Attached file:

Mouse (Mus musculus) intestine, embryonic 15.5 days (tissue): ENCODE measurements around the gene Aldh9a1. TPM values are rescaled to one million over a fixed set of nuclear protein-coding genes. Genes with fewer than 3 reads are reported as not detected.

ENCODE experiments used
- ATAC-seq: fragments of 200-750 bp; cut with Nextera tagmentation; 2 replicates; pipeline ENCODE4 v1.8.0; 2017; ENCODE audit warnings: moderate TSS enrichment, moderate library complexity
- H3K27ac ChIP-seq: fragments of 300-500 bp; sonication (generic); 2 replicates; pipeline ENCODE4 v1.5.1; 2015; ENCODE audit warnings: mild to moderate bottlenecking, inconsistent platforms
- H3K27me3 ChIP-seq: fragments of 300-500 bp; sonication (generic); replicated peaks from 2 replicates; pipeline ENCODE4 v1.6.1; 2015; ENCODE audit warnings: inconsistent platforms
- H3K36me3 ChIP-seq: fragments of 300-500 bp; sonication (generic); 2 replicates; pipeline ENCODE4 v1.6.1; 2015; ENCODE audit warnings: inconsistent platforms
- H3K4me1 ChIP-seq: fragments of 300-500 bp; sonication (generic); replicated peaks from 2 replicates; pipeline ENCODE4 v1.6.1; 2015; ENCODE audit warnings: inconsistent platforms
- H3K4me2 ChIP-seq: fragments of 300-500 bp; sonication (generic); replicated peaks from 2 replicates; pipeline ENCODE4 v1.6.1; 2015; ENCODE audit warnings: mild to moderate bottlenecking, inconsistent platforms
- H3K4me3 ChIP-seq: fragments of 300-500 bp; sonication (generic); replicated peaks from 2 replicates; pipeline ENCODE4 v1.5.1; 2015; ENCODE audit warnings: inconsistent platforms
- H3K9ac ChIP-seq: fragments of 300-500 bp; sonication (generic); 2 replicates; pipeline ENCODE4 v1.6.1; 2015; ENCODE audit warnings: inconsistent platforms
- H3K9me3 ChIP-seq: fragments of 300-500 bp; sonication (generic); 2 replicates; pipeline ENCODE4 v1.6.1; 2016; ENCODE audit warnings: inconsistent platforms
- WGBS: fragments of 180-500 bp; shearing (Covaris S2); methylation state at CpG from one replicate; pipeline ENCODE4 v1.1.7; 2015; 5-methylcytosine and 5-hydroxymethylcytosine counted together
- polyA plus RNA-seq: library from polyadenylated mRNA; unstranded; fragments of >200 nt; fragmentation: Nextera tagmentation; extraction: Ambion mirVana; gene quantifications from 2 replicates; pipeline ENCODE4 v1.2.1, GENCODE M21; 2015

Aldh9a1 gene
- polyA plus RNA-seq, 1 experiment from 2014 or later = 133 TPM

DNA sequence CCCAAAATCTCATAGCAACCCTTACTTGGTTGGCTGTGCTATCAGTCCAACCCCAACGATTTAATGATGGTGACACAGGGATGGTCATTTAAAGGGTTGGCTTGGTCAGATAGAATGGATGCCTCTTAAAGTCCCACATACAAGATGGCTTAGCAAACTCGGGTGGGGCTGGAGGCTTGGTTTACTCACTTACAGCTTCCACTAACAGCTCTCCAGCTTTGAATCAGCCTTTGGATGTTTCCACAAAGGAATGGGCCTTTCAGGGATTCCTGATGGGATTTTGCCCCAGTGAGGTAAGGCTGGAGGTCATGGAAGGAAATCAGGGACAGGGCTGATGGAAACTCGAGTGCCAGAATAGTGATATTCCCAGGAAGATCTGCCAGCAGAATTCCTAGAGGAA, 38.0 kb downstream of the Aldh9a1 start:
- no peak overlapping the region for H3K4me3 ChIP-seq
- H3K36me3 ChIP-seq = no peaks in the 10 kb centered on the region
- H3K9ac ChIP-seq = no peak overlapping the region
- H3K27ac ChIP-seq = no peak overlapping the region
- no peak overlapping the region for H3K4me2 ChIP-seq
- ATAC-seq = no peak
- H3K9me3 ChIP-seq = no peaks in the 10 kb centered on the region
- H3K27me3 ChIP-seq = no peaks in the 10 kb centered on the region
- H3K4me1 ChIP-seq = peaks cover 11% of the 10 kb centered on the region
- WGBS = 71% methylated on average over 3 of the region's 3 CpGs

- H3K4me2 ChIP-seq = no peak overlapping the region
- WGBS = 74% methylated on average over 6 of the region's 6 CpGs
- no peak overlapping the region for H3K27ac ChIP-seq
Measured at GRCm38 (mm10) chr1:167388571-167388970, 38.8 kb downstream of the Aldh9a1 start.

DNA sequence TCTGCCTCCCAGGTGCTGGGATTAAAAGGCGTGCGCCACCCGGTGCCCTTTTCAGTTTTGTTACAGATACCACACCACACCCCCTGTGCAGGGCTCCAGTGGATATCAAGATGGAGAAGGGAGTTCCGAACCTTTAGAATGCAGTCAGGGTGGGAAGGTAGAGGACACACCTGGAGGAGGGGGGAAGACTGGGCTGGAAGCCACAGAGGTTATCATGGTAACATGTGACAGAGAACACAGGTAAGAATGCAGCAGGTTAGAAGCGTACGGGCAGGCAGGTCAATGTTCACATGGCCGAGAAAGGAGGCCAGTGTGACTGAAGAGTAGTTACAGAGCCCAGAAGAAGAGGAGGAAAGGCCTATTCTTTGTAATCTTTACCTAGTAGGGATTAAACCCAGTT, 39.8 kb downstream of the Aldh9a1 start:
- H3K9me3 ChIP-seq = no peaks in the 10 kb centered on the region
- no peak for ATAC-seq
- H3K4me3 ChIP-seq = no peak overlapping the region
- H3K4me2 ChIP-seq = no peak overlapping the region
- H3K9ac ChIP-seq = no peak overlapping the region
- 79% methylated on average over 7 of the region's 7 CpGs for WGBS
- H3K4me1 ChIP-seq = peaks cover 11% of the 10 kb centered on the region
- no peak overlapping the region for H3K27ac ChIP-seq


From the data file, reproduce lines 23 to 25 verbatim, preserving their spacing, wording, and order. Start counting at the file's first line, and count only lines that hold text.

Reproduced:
- H3K9me3 ChIP-seq = no peaks in the 10 kb centered on the region
- H3K27me3 ChIP-seq = no peaks in the 10 kb centered on the region
- H3K4me1 ChIP-seq = peaks cover 11% of the 10 kb centered on the region